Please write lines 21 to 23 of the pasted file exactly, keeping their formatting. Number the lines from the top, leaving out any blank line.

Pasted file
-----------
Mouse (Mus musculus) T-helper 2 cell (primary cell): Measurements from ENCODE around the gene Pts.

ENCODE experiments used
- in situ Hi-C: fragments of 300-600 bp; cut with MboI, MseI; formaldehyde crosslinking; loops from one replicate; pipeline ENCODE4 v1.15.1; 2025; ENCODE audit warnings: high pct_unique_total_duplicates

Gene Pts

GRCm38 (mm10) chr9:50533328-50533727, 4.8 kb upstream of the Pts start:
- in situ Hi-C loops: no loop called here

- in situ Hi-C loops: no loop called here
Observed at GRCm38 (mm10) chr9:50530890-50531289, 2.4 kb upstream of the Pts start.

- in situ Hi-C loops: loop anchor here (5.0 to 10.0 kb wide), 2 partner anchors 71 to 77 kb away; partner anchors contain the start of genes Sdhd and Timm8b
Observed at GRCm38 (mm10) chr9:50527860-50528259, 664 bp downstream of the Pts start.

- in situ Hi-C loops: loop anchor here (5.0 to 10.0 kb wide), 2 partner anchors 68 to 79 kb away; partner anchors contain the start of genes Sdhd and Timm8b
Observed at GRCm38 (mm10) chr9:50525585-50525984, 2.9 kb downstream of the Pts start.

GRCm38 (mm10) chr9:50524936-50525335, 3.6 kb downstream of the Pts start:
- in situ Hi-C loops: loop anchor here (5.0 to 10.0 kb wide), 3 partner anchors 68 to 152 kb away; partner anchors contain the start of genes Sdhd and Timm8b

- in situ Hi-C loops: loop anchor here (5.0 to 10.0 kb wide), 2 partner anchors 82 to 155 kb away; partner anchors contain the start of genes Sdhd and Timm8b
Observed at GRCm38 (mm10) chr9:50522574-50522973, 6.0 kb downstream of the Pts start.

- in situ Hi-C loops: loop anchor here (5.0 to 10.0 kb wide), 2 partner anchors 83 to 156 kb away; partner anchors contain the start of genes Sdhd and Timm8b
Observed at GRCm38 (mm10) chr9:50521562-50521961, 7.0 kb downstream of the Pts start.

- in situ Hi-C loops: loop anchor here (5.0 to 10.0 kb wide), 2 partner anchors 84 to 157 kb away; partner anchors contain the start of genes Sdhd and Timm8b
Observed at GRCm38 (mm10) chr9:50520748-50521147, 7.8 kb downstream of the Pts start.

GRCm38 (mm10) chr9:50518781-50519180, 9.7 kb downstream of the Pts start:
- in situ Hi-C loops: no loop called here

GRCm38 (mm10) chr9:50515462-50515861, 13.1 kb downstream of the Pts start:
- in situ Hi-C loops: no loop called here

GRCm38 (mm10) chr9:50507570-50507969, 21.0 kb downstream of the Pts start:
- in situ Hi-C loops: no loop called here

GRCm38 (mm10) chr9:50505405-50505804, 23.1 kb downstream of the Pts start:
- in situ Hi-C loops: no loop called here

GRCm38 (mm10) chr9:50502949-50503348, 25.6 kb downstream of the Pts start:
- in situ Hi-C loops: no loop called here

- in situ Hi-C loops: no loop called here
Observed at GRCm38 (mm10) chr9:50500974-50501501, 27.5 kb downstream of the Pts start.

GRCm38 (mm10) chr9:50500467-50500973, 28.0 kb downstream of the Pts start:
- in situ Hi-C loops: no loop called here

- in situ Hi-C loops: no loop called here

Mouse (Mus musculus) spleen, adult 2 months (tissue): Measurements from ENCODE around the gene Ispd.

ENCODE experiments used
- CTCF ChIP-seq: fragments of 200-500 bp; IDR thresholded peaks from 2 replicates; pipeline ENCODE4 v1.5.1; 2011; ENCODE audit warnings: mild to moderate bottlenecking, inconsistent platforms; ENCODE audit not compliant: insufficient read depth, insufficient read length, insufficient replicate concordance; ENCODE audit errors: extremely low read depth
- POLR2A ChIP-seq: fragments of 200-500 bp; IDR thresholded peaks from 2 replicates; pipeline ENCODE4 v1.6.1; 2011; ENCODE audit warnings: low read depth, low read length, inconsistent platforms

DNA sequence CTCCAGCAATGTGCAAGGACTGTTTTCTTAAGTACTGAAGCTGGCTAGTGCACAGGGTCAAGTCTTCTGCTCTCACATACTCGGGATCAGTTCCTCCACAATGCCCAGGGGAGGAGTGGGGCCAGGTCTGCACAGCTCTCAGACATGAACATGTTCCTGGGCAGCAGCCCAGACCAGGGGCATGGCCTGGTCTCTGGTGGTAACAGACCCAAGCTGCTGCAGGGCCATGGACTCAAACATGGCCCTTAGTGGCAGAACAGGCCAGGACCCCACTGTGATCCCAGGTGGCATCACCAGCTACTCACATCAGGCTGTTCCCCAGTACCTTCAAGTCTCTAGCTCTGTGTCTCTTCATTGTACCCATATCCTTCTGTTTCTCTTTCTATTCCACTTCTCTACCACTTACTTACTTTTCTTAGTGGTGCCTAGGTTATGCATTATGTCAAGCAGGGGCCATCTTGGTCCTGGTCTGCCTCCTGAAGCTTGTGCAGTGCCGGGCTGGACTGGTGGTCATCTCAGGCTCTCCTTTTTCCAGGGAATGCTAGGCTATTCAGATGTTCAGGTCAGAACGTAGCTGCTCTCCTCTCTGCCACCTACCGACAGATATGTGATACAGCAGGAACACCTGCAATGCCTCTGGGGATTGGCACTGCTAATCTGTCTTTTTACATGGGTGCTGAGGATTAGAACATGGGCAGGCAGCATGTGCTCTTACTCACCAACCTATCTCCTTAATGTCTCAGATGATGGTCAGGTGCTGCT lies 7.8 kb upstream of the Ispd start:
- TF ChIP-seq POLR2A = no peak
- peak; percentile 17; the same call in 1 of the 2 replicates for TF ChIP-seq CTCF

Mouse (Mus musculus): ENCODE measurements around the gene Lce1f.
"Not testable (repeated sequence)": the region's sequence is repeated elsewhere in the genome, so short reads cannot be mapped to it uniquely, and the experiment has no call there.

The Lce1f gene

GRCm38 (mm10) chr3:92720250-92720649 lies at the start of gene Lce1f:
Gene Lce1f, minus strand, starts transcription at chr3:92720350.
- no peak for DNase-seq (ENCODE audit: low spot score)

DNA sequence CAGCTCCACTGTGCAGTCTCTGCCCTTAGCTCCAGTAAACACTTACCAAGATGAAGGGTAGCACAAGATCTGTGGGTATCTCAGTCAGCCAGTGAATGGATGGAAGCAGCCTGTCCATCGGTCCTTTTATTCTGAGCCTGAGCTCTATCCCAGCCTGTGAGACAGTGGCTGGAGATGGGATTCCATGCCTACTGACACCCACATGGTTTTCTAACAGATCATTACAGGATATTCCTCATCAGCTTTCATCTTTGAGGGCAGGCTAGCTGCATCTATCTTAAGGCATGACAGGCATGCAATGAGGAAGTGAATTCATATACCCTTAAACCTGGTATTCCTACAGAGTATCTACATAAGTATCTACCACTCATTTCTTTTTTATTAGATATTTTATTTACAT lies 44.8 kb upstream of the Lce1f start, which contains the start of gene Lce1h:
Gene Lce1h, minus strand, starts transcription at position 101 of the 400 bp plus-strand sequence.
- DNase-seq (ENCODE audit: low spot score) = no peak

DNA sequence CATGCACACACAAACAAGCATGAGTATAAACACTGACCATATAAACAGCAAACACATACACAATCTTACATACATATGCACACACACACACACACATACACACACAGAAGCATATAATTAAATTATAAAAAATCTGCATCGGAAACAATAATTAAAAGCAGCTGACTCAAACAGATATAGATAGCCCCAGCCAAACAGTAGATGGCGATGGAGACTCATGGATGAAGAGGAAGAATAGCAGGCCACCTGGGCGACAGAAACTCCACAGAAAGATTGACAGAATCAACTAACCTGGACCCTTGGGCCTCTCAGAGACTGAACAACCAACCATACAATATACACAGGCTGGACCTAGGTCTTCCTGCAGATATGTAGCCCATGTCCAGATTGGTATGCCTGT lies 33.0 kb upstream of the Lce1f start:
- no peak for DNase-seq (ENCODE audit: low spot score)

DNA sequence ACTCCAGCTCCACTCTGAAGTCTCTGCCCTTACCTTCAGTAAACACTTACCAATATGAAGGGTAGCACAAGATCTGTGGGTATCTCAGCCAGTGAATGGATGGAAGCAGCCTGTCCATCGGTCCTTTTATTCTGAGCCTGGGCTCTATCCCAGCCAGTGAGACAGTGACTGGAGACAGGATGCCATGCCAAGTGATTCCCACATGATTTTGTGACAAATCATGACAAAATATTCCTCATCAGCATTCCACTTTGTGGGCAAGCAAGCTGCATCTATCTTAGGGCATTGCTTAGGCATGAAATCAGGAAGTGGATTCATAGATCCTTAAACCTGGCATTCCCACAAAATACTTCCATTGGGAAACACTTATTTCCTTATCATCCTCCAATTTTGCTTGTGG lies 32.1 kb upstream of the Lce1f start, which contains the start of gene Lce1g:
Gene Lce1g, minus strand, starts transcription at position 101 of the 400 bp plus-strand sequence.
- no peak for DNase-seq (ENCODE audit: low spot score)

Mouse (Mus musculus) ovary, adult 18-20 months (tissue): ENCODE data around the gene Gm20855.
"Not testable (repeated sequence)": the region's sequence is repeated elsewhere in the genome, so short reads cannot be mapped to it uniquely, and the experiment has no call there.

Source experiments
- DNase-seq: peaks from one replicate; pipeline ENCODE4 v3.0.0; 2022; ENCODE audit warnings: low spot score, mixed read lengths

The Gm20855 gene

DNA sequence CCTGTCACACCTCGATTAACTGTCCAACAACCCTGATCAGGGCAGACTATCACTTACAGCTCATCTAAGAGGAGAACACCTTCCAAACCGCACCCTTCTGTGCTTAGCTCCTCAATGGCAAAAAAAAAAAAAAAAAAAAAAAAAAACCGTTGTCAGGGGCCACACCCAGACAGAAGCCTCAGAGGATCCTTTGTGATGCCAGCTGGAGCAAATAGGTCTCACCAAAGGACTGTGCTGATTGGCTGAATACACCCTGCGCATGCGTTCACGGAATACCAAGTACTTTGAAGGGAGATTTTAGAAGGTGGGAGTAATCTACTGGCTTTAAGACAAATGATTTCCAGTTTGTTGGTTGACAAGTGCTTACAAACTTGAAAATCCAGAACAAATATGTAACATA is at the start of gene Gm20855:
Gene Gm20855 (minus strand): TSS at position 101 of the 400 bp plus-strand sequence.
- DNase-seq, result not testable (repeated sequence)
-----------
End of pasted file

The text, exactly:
GRCm38 (mm10) chr9:50518781-50519180, 9.7 kb downstream of the Pts start:
- in situ Hi-C loops: no loop called here

GRCm38 (mm10) chr9:50515462-50515861, 13.1 kb downstream of the Pts start: